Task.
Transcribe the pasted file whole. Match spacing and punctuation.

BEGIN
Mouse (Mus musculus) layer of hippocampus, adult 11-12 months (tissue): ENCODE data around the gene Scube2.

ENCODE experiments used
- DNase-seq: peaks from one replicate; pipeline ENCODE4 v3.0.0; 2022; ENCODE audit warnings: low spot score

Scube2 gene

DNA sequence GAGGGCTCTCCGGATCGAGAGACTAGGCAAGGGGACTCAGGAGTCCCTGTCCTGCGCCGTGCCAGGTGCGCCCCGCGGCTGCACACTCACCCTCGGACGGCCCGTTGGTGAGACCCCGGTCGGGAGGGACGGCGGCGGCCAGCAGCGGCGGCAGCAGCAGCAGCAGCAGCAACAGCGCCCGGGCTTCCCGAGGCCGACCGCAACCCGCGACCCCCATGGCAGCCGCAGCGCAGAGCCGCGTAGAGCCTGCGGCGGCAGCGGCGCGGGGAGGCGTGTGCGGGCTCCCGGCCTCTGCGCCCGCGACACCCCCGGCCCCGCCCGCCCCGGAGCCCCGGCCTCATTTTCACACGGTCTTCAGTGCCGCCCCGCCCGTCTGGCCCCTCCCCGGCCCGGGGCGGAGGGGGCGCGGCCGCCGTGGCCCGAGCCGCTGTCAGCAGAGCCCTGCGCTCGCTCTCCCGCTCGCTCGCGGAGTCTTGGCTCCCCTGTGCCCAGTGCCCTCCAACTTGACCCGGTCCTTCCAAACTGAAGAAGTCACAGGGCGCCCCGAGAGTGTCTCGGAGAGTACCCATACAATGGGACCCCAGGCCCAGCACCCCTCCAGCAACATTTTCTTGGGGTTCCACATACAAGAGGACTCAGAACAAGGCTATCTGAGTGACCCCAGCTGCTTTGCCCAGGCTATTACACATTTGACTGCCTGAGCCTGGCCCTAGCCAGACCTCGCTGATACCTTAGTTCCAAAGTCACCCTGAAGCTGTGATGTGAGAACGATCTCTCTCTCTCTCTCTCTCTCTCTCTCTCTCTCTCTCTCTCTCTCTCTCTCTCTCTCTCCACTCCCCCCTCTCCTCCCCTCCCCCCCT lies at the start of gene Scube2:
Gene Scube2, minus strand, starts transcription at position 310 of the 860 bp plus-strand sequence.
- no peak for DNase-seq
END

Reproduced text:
Mouse (Mus musculus) layer of hippocampus, adult 11-12 months (tissue): ENCODE data around the gene Scube2.

ENCODE experiments used
- DNase-seq: peaks from one replicate; pipeline ENCODE4 v3.0.0; 2022; ENCODE audit warnings: low spot score

Scube2 gene

DNA sequence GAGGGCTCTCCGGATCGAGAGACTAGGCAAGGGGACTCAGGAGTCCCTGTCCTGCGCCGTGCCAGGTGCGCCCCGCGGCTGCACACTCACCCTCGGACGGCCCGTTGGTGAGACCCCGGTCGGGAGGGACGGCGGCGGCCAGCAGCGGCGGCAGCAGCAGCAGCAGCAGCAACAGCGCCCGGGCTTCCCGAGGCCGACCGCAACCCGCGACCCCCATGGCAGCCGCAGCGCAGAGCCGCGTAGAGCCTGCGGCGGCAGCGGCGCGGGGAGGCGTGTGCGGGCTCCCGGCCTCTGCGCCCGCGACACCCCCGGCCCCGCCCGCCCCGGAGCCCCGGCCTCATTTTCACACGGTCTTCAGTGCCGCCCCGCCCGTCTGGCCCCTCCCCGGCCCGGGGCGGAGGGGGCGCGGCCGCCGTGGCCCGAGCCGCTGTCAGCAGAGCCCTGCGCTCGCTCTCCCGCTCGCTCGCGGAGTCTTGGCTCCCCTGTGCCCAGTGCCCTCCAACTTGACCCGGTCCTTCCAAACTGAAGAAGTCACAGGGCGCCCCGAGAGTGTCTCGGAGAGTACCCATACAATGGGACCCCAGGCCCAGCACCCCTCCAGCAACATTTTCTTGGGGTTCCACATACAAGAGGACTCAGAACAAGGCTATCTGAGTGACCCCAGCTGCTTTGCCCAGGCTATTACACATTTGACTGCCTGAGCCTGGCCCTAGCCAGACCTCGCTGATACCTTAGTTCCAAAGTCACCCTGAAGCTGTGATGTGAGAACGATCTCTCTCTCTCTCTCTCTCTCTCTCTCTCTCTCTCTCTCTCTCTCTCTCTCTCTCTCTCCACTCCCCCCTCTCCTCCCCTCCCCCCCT lies at the start of gene Scube2:
Gene Scube2, minus strand, starts transcription at position 310 of the 860 bp plus-strand sequence.
- no peak for DNase-seq